Keywords: civil society organizations, gender, hydropower, Mekong

Topics: Age, Youth, Civil Society, Displacement & Migration, Development, Economies, Poverty, Environment, Ethnicity, Feminisms, Gender, Livelihoods Regions: Asia, East Asia, Southeast Asia Countries: Cambodia, China, Laos, Myanmar, Thailand, Vietnam

Year: 2019

Gender in Development Discourses of Civil Society Organisations and Mekong Hydropower Dams

Citation:

Lebel, Louis, Phimphakan Lebel, Kanokwan Manorom, and Zhou Yishu. 2019. “Gender in Development Discourses of Civil Society Organisations and Mekong Hydropower Dams.” Water Alternatives 12 (1): 192–220.

Authors: Louis Lebel, Phimphakan Lebel, Kanokwan Manorom, Zhou Yishu

Abstract:

'Gender in development' discourses are used to justify interventions into, or opposition to, projects and policies; they may also influence perceptions, practices, or key decisions. Four discursive threads are globally prominent: livelihoods and poverty; natural resources and the environment; rights-based; and managerial. Civil society organisations (CSOs) have been vocal in raising awareness about the adverse impacts of large-scale hydropower developments on the environment, on local livelihoods, and on vulnerable groups including women. This discourse analysis first examines how CSOs engaging in hydropower processes in the Mekong Region frame and use gender in development discourses, and then evaluates the potential of these discourses to empower both women and men. Documents authored by CSOs are examined in detail for how gender is represented, as are media reports on CSO activities, interview transcripts, and images. The findings underline how CSOs depend on discursive legitimacy for influence. Their discursive strategies depend on three factors: the organizations’ goals with respect to development, gender, and the environment; whether the situation is pre- or post-construction; and, on their relationships with the state, project developers and dam-affected communities. The implications of these strategies for empowerment are often not straightforward; inadvertent and indirect effects, positive and negative, are common. The findings of this study are of practical value to CSOs wishing to be more reflexive in their work and more responsive to how it is talked about, as it shows the ways that language and images may enhance or inadvertently work against efforts to empower women.

Keywords: civil society organisations, gender in development, discourse, representation, hydropower

Topics: Civil Society, Development, Environment, Gender, Infrastructure, Energy, Livelihoods Regions: Asia, East Asia, Southeast Asia Countries: Cambodia, China, Laos, Myanmar, Thailand, Vietnam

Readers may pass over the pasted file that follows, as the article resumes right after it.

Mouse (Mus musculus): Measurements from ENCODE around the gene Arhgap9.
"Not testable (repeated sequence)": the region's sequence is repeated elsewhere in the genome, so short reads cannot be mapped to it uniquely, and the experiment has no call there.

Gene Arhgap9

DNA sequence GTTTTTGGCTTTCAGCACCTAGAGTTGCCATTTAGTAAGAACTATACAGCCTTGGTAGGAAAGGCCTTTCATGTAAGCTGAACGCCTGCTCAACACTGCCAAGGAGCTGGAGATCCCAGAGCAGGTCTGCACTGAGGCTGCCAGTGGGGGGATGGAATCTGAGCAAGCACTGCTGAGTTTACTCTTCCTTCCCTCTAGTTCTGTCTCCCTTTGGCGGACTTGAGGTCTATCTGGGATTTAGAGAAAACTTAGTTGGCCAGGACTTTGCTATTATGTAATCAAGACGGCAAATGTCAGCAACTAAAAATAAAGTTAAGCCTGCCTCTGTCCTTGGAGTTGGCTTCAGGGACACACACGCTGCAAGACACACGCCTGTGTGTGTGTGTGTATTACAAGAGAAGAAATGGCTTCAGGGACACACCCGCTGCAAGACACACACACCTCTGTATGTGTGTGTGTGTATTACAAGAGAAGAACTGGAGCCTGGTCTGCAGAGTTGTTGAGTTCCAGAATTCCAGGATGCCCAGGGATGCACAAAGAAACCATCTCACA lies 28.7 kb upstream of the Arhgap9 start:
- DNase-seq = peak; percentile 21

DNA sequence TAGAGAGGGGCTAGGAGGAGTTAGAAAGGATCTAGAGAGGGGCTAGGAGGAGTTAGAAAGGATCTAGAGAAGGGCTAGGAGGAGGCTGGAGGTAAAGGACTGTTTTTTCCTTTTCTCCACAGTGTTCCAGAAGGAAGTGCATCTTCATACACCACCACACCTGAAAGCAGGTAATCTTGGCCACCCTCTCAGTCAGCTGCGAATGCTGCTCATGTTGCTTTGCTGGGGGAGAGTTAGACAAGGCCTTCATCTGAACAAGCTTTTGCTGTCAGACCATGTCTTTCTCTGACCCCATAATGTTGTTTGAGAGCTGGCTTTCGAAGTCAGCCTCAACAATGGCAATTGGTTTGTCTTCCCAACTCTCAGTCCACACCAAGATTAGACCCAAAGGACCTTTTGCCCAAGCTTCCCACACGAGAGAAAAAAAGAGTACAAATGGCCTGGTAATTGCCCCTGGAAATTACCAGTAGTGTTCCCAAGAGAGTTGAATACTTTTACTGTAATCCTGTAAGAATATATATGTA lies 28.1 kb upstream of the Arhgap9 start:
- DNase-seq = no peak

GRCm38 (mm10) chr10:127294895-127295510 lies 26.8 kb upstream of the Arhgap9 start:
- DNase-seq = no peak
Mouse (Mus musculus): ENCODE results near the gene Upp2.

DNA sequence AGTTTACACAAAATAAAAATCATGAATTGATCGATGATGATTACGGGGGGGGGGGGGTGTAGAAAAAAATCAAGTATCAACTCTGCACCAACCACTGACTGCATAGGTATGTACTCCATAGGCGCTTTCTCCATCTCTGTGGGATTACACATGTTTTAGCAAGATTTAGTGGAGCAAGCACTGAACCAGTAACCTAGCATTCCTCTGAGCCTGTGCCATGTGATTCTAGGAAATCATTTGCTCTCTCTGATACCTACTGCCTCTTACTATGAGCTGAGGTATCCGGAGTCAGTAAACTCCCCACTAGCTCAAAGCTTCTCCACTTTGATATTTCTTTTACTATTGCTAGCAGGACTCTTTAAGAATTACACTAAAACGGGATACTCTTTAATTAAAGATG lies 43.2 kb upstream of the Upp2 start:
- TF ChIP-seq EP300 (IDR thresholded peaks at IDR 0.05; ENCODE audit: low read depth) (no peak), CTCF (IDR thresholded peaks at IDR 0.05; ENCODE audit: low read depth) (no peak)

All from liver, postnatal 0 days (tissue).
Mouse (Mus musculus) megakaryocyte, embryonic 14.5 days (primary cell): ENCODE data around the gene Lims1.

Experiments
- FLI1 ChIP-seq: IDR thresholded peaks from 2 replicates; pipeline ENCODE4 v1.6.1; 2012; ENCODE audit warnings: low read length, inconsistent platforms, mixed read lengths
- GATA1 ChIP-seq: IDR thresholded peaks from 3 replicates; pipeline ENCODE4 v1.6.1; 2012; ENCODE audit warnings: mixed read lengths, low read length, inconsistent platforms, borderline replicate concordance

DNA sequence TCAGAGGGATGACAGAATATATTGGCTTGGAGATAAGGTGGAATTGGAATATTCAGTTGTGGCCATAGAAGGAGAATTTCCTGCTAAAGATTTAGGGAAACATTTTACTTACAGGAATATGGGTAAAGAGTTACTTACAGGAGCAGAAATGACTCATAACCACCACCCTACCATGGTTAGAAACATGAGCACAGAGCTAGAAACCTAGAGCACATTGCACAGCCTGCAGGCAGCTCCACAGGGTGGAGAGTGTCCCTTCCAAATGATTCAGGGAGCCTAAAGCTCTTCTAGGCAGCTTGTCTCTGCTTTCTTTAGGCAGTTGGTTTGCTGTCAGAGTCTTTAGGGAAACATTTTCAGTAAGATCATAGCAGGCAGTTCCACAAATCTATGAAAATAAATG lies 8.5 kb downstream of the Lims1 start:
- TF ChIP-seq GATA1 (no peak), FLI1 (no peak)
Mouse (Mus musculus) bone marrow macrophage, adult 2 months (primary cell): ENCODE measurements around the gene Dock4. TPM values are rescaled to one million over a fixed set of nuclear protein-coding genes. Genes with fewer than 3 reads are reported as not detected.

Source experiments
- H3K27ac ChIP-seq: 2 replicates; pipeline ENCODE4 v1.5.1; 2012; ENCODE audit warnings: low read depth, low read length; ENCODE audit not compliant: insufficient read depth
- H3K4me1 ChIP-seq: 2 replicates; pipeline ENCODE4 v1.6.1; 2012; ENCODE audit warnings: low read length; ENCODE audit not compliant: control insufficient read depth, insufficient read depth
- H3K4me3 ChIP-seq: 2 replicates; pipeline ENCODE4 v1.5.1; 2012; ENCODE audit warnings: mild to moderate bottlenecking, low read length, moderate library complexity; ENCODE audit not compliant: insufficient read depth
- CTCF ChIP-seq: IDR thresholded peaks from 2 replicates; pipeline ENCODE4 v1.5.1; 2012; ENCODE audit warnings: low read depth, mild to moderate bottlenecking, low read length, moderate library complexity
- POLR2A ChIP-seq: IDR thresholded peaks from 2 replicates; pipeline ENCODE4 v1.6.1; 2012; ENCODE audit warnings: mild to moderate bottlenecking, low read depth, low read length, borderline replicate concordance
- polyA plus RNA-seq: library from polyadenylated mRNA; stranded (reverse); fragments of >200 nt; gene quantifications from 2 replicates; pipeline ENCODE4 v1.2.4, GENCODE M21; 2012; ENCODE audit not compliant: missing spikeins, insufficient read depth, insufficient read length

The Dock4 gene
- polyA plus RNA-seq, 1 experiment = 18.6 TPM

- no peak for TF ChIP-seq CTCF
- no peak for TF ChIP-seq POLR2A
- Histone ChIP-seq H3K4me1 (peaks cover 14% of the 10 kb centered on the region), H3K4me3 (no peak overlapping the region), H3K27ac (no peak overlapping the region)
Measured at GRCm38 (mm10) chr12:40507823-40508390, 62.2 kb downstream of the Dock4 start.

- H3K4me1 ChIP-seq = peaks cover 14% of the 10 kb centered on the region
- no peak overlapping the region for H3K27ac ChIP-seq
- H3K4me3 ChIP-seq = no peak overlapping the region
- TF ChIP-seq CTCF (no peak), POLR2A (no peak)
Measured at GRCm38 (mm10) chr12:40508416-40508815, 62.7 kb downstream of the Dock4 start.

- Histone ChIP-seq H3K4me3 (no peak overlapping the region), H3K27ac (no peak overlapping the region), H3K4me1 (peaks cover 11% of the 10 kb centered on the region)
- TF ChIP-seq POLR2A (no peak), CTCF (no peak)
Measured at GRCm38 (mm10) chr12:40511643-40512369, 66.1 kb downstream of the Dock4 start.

Year: 2019

The Negotiation of Women in Conflict Situations in the Deep South of Thailand

Citation:

Buranajaroenkij, Duanghathai. 2019. "The Negotiation of Women in Conflict Situations in the Deep South of Thailand." Social Science Asia 5 (3): 67-80.

Author: Duanghathai Buranajaroenkij

Abstract:

The violent conflict in the southern border provinces of Thailand has pushed women into the public sphere, either of necessity or voluntarily. However, women are not merely victims of conflict and violence but attempt to mitigate violence and resolve conflict in their communities. They are determined not only to protect their immediate families but also their society as a whole. The research question that motivates this study is what are the facilitating factors that enable women who live in conflict-prone areas to advance gender demands to engage with the peace process and to redress gender inequality although they do not have the authoritative power. This study draws on existing literature and in-depth interviews of 15 women peace activists and two male social activists. This study finds four facilitating factors that enable women to intervene in conflict and redress gender inequality: self-mobilization and visibility; knowledge and skills; outside influences; and the ability to strategize gender issues. Given limitations in power and the minor roles that women have on formal peacebuilding and political platforms, these assets make it possible for women’s groups to leverage social change toward gender equality. 

Keywords: gender, negotiation, peacebuilding, justice, Thailand

Topics: Armed Conflict, Gender, Women, Gendered Power Relations, Gender Equality/Inequality, Peace Processes Regions: Asia, Southeast Asia Countries: Thailand